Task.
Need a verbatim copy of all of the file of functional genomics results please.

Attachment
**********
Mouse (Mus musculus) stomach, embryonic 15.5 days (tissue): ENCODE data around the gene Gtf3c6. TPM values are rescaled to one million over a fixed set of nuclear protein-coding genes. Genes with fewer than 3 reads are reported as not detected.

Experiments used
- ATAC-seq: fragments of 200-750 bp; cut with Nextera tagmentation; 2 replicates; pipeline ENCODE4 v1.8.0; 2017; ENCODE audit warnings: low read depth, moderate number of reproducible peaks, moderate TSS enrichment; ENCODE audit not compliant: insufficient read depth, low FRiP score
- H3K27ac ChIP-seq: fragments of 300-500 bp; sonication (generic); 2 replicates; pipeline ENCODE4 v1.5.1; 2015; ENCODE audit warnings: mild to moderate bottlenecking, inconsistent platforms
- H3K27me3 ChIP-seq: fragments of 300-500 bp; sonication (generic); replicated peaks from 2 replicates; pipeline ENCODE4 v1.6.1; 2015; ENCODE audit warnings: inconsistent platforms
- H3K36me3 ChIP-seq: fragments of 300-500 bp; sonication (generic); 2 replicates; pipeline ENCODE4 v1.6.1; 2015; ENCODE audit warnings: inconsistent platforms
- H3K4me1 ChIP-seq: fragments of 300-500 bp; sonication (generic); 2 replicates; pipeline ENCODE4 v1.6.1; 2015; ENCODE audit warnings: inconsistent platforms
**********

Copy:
Mouse (Mus musculus) stomach, embryonic 15.5 days (tissue): ENCODE data around the gene Gtf3c6. TPM values are rescaled to one million over a fixed set of nuclear protein-coding genes. Genes with fewer than 3 reads are reported as not detected.

Experiments used
- ATAC-seq: fragments of 200-750 bp; cut with Nextera tagmentation; 2 replicates; pipeline ENCODE4 v1.8.0; 2017; ENCODE audit warnings: low read depth, moderate number of reproducible peaks, moderate TSS enrichment; ENCODE audit not compliant: insufficient read depth, low FRiP score
- H3K27ac ChIP-seq: fragments of 300-500 bp; sonication (generic); 2 replicates; pipeline ENCODE4 v1.5.1; 2015; ENCODE audit warnings: mild to moderate bottlenecking, inconsistent platforms
- H3K27me3 ChIP-seq: fragments of 300-500 bp; sonication (generic); replicated peaks from 2 replicates; pipeline ENCODE4 v1.6.1; 2015; ENCODE audit warnings: inconsistent platforms
- H3K36me3 ChIP-seq: fragments of 300-500 bp; sonication (generic); 2 replicates; pipeline ENCODE4 v1.6.1; 2015; ENCODE audit warnings: inconsistent platforms
- H3K4me1 ChIP-seq: fragments of 300-500 bp; sonication (generic); 2 replicates; pipeline ENCODE4 v1.6.1; 2015; ENCODE audit warnings: inconsistent platforms